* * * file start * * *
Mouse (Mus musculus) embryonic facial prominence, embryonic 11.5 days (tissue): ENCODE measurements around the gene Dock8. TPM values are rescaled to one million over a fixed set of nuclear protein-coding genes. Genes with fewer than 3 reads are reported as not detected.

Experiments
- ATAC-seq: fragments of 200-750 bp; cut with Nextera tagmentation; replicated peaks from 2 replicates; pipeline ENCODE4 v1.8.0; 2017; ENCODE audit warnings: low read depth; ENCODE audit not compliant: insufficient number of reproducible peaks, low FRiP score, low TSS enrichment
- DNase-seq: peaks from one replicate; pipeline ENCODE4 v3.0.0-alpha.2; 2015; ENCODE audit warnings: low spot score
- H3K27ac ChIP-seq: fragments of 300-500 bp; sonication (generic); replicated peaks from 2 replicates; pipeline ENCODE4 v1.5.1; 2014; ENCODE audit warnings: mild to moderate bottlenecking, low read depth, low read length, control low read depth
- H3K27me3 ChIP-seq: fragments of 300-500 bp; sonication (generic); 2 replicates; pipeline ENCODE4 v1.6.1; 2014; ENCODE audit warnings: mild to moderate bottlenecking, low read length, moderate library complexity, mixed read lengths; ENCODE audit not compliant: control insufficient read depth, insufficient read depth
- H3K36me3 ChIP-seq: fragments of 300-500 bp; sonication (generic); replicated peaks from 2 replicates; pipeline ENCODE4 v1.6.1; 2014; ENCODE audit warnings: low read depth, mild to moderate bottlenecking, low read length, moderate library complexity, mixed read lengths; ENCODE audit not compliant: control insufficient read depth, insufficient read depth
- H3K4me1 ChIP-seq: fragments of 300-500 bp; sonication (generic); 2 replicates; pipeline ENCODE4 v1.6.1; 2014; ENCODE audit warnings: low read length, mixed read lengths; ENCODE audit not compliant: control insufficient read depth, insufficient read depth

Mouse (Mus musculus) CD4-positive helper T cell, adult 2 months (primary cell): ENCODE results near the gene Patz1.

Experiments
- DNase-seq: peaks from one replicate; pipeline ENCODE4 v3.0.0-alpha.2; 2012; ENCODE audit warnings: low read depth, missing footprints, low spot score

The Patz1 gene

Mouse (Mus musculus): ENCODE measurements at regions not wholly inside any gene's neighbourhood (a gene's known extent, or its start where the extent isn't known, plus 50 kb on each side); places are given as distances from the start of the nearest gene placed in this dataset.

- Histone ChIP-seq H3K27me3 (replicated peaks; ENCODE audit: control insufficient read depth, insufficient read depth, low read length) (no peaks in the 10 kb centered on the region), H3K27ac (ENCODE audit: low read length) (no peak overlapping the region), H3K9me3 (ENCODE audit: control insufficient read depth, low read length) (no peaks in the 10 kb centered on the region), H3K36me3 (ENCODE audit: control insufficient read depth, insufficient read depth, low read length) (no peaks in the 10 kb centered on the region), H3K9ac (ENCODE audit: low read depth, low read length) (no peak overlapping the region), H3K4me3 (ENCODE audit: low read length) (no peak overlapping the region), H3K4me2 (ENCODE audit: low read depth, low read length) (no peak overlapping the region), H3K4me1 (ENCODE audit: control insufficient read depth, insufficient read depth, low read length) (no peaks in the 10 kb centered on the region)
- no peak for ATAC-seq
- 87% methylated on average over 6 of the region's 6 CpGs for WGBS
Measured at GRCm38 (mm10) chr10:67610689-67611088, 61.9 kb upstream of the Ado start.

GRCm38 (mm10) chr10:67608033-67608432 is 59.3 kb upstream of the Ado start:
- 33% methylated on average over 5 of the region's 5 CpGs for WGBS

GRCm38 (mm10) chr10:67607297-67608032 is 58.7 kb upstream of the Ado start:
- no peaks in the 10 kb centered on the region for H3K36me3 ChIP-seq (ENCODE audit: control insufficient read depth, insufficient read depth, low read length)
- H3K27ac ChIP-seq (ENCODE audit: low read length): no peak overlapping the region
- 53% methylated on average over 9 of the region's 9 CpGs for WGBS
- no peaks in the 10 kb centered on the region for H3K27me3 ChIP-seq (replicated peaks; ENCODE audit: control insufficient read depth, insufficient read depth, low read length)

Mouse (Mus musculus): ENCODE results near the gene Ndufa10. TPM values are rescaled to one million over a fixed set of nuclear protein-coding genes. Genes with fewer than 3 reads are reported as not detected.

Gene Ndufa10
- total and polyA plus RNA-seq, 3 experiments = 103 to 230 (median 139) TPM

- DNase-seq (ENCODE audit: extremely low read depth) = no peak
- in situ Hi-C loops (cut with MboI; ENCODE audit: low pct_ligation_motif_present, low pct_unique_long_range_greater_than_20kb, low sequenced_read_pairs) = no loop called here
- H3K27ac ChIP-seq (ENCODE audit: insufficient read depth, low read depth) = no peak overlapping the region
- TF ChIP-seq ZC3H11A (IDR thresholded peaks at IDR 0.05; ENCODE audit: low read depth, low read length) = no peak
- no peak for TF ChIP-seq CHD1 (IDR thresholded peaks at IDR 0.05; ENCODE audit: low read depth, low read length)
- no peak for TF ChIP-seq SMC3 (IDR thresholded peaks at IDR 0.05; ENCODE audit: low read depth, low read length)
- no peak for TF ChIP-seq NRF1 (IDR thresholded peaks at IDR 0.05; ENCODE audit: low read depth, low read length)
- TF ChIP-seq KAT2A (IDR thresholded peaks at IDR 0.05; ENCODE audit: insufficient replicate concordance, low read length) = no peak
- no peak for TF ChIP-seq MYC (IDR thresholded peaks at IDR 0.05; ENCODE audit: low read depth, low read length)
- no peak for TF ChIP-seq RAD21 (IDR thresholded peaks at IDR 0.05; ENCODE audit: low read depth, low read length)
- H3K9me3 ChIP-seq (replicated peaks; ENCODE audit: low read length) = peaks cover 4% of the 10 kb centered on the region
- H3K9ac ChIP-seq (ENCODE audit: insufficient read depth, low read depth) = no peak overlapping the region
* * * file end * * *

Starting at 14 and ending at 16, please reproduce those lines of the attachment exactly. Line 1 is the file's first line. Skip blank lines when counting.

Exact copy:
- Histone ChIP-seq H3K27me3 (replicated peaks; ENCODE audit: control insufficient read depth, insufficient read depth, low read length) (no peaks in the 10 kb centered on the region), H3K27ac (ENCODE audit: low read length) (no peak overlapping the region), H3K9me3 (ENCODE audit: control insufficient read depth, low read length) (no peaks in the 10 kb centered on the region), H3K36me3 (ENCODE audit: control insufficient read depth, insufficient read depth, low read length) (no peaks in the 10 kb centered on the region), H3K9ac (ENCODE audit: low read depth, low read length) (no peak overlapping the region), H3K4me3 (ENCODE audit: low read length) (no peak overlapping the region), H3K4me2 (ENCODE audit: low read depth, low read length) (no peak overlapping the region), H3K4me1 (ENCODE audit: control insufficient read depth, insufficient read depth, low read length) (no peaks in the 10 kb centered on the region)
- no peak for ATAC-seq
- 87% methylated on average over 6 of the region's 6 CpGs for WGBS